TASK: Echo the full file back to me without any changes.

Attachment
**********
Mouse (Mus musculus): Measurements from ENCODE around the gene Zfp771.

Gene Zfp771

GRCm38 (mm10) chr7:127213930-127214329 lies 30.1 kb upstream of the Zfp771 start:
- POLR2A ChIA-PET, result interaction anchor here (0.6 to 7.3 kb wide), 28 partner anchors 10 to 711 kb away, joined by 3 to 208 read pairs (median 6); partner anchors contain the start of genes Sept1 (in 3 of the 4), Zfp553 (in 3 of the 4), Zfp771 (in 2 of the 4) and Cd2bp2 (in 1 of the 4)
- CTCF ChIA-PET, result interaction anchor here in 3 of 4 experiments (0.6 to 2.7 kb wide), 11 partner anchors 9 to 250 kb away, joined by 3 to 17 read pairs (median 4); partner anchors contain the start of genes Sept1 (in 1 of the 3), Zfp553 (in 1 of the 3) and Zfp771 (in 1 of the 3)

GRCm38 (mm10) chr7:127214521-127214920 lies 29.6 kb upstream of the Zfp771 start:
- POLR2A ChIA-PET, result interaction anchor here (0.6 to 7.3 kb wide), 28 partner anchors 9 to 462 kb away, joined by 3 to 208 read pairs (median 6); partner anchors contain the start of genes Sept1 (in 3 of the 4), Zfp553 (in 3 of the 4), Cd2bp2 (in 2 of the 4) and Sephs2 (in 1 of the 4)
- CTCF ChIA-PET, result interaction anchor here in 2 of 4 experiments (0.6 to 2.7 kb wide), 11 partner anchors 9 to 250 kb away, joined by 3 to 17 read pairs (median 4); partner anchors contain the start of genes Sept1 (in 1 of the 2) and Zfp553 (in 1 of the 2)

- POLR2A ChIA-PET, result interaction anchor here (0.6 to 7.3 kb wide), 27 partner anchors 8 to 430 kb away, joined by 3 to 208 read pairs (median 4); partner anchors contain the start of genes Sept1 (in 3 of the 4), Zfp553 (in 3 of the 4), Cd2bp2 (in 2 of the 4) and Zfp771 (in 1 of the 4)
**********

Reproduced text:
Mouse (Mus musculus): Measurements from ENCODE around the gene Zfp771.

Gene Zfp771

GRCm38 (mm10) chr7:127213930-127214329 lies 30.1 kb upstream of the Zfp771 start:
- POLR2A ChIA-PET, result interaction anchor here (0.6 to 7.3 kb wide), 28 partner anchors 10 to 711 kb away, joined by 3 to 208 read pairs (median 6); partner anchors contain the start of genes Sept1 (in 3 of the 4), Zfp553 (in 3 of the 4), Zfp771 (in 2 of the 4) and Cd2bp2 (in 1 of the 4)
- CTCF ChIA-PET, result interaction anchor here in 3 of 4 experiments (0.6 to 2.7 kb wide), 11 partner anchors 9 to 250 kb away, joined by 3 to 17 read pairs (median 4); partner anchors contain the start of genes Sept1 (in 1 of the 3), Zfp553 (in 1 of the 3) and Zfp771 (in 1 of the 3)

GRCm38 (mm10) chr7:127214521-127214920 lies 29.6 kb upstream of the Zfp771 start:
- POLR2A ChIA-PET, result interaction anchor here (0.6 to 7.3 kb wide), 28 partner anchors 9 to 462 kb away, joined by 3 to 208 read pairs (median 6); partner anchors contain the start of genes Sept1 (in 3 of the 4), Zfp553 (in 3 of the 4), Cd2bp2 (in 2 of the 4) and Sephs2 (in 1 of the 4)
- CTCF ChIA-PET, result interaction anchor here in 2 of 4 experiments (0.6 to 2.7 kb wide), 11 partner anchors 9 to 250 kb away, joined by 3 to 17 read pairs (median 4); partner anchors contain the start of genes Sept1 (in 1 of the 2) and Zfp553 (in 1 of the 2)

- POLR2A ChIA-PET, result interaction anchor here (0.6 to 7.3 kb wide), 27 partner anchors 8 to 430 kb away, joined by 3 to 208 read pairs (median 4); partner anchors contain the start of genes Sept1 (in 3 of the 4), Zfp553 (in 3 of the 4), Cd2bp2 (in 2 of the 4) and Zfp771 (in 1 of the 4)